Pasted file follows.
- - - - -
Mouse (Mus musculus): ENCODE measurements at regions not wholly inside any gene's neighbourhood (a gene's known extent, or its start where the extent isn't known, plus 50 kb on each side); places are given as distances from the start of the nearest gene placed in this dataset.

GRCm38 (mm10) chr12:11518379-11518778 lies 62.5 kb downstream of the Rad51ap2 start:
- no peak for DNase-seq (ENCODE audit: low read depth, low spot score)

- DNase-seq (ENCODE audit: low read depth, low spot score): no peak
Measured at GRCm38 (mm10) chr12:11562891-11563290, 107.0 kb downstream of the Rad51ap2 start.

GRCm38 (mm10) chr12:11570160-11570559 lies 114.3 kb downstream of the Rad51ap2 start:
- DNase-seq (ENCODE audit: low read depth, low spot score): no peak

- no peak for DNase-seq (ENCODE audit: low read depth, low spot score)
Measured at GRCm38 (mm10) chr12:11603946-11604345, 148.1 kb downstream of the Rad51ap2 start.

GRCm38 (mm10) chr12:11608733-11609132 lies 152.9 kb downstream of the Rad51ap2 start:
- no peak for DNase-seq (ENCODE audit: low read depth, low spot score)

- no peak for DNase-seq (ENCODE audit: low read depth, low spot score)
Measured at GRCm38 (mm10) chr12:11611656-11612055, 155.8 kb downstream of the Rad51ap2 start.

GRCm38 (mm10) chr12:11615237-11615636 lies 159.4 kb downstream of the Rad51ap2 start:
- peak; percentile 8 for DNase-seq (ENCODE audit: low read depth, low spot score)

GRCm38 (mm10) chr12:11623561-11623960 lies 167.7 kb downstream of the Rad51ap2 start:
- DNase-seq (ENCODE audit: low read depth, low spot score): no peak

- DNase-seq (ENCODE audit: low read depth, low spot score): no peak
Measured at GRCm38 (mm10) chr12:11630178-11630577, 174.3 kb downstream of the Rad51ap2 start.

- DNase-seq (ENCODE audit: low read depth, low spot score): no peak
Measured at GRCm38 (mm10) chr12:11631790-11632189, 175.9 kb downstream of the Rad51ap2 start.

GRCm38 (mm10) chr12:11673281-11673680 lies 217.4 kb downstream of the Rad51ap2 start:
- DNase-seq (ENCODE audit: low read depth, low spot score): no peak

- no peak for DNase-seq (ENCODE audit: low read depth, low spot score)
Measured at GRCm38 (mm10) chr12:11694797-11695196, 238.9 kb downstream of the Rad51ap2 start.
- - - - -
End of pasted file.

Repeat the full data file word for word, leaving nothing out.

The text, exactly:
Mouse (Mus musculus): ENCODE measurements at regions not wholly inside any gene's neighbourhood (a gene's known extent, or its start where the extent isn't known, plus 50 kb on each side); places are given as distances from the start of the nearest gene placed in this dataset.

GRCm38 (mm10) chr12:11518379-11518778 lies 62.5 kb downstream of the Rad51ap2 start:
- no peak for DNase-seq (ENCODE audit: low read depth, low spot score)

- DNase-seq (ENCODE audit: low read depth, low spot score): no peak
Measured at GRCm38 (mm10) chr12:11562891-11563290, 107.0 kb downstream of the Rad51ap2 start.

GRCm38 (mm10) chr12:11570160-11570559 lies 114.3 kb downstream of the Rad51ap2 start:
- DNase-seq (ENCODE audit: low read depth, low spot score): no peak

- no peak for DNase-seq (ENCODE audit: low read depth, low spot score)
Measured at GRCm38 (mm10) chr12:11603946-11604345, 148.1 kb downstream of the Rad51ap2 start.

GRCm38 (mm10) chr12:11608733-11609132 lies 152.9 kb downstream of the Rad51ap2 start:
- no peak for DNase-seq (ENCODE audit: low read depth, low spot score)

- no peak for DNase-seq (ENCODE audit: low read depth, low spot score)
Measured at GRCm38 (mm10) chr12:11611656-11612055, 155.8 kb downstream of the Rad51ap2 start.

GRCm38 (mm10) chr12:11615237-11615636 lies 159.4 kb downstream of the Rad51ap2 start:
- peak; percentile 8 for DNase-seq (ENCODE audit: low read depth, low spot score)

GRCm38 (mm10) chr12:11623561-11623960 lies 167.7 kb downstream of the Rad51ap2 start:
- DNase-seq (ENCODE audit: low read depth, low spot score): no peak

- DNase-seq (ENCODE audit: low read depth, low spot score): no peak
Measured at GRCm38 (mm10) chr12:11630178-11630577, 174.3 kb downstream of the Rad51ap2 start.

- DNase-seq (ENCODE audit: low read depth, low spot score): no peak
Measured at GRCm38 (mm10) chr12:11631790-11632189, 175.9 kb downstream of the Rad51ap2 start.

GRCm38 (mm10) chr12:11673281-11673680 lies 217.4 kb downstream of the Rad51ap2 start:
- DNase-seq (ENCODE audit: low read depth, low spot score): no peak

- no peak for DNase-seq (ENCODE audit: low read depth, low spot score)
Measured at GRCm38 (mm10) chr12:11694797-11695196, 238.9 kb downstream of the Rad51ap2 start.